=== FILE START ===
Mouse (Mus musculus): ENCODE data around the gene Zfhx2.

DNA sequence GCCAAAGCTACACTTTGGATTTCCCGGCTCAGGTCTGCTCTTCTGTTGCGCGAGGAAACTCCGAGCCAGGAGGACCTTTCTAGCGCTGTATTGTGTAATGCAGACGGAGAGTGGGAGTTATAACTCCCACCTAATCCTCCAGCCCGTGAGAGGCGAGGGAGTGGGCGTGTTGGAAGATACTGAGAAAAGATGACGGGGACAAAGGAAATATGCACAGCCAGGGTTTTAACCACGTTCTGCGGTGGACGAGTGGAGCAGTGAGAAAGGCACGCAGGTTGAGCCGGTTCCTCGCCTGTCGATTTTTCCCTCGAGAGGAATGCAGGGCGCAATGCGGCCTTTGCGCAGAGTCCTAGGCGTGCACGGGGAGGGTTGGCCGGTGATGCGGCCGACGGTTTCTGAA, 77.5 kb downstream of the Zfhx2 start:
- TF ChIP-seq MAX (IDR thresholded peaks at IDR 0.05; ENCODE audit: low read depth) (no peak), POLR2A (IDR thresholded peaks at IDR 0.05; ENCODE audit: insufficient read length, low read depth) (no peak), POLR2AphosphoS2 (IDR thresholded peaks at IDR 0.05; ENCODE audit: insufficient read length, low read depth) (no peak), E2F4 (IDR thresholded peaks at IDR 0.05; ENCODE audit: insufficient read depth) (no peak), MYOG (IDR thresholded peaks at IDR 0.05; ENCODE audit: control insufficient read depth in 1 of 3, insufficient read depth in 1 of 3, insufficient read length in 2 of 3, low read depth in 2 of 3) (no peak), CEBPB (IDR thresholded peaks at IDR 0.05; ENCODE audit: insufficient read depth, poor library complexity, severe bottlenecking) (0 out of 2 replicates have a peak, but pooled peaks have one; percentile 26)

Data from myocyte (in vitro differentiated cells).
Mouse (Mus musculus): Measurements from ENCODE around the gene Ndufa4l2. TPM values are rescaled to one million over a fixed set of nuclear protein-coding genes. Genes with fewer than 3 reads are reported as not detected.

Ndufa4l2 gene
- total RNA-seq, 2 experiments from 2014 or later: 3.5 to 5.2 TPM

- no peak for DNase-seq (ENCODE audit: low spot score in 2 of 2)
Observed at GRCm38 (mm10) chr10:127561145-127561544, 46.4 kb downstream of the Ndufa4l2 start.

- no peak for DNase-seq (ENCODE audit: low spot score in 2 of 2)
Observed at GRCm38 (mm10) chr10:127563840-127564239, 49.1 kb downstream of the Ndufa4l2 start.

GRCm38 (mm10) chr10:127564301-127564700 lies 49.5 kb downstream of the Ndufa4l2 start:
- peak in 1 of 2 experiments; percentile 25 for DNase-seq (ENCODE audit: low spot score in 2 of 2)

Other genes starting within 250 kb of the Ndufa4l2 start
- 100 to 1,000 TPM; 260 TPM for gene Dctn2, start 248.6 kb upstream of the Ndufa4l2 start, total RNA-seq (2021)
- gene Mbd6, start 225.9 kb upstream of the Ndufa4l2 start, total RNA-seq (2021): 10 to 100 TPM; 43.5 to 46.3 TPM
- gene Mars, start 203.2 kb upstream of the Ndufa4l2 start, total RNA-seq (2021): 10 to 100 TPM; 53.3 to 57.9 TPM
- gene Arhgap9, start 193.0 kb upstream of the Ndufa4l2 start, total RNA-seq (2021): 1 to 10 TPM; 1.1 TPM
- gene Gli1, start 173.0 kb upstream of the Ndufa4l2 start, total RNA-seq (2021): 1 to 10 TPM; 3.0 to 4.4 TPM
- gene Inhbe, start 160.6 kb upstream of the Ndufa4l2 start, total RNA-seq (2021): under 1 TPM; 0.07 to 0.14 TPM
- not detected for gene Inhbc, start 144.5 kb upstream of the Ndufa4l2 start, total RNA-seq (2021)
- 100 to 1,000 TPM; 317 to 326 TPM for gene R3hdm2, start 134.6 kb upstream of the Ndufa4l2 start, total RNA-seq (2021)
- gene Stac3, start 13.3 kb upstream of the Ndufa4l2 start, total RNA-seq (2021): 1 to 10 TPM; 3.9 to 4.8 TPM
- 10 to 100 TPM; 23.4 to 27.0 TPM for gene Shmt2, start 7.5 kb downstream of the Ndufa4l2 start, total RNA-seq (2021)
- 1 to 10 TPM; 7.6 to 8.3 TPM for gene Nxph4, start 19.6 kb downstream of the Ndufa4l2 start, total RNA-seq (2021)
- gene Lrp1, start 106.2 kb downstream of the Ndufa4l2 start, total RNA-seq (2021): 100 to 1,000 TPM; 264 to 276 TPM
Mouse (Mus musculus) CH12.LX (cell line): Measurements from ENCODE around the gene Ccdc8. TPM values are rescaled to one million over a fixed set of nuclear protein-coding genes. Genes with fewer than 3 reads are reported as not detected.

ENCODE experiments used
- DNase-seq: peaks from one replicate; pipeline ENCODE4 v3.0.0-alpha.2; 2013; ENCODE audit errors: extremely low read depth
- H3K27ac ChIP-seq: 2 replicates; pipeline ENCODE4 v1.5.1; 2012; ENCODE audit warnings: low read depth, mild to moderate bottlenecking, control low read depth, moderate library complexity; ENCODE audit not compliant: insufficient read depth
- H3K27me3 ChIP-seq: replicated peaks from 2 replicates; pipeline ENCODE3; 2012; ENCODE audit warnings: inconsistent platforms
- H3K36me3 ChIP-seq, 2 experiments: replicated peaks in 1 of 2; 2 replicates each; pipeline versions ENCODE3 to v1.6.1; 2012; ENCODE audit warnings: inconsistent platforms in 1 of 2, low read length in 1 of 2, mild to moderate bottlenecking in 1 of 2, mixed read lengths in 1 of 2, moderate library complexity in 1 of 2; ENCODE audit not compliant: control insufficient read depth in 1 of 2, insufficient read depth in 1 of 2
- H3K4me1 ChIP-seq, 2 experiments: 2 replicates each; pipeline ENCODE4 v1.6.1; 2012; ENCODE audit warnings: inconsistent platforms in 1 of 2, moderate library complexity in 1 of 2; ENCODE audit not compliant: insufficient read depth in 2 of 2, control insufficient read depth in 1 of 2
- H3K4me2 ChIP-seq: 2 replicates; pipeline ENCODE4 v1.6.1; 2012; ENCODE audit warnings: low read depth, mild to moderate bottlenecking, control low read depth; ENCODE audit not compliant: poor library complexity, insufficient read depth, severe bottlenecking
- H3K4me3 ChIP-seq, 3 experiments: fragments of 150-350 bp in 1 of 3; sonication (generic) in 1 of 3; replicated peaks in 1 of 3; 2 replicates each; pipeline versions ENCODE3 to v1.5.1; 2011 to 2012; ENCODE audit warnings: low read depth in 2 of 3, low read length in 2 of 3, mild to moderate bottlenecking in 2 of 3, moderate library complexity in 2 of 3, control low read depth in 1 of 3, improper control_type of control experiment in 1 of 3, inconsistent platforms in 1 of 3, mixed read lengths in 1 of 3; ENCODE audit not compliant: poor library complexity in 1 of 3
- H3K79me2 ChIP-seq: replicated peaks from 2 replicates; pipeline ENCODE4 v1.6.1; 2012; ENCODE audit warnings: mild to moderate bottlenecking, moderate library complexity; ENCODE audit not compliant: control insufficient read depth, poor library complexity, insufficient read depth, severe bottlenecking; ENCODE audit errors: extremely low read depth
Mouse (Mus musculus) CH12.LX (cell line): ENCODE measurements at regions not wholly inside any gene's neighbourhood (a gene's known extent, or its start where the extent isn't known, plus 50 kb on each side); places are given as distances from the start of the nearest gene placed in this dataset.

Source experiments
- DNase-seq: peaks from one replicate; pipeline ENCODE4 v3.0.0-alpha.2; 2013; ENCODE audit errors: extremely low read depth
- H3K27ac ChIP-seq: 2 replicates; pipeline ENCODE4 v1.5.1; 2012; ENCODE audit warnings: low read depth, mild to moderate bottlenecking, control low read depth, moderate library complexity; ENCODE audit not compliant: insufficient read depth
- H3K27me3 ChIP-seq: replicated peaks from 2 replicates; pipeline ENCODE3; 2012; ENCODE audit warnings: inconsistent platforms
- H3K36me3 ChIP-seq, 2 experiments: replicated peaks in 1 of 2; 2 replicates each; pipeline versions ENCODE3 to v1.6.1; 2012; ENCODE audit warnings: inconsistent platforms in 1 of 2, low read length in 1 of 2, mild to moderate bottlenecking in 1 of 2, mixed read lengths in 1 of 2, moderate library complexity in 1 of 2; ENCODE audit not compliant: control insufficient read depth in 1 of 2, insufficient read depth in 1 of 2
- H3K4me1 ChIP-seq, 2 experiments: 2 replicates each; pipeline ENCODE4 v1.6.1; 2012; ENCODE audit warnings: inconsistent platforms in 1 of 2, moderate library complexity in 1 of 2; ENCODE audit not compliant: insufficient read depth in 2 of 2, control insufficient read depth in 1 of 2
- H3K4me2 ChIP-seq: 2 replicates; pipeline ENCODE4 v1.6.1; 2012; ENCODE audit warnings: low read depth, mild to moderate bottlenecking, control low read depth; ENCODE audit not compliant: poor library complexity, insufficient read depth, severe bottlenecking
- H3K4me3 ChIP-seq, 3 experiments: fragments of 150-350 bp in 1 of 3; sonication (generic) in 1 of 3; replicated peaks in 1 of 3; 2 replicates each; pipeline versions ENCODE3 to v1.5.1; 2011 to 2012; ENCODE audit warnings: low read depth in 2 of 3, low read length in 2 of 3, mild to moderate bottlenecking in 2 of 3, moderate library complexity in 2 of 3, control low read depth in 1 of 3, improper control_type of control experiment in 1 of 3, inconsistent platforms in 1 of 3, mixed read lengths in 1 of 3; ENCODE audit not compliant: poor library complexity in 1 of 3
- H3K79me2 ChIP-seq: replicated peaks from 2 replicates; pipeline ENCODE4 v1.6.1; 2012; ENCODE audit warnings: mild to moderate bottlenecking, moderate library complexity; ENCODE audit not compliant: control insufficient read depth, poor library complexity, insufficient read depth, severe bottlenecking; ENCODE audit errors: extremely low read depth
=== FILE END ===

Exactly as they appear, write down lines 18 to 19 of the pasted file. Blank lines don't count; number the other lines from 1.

- gene Arhgap9, start 193.0 kb upstream of the Ndufa4l2 start, total RNA-seq (2021): 1 to 10 TPM; 1.1 TPM
- gene Gli1, start 173.0 kb upstream of the Ndufa4l2 start, total RNA-seq (2021): 1 to 10 TPM; 3.0 to 4.4 TPM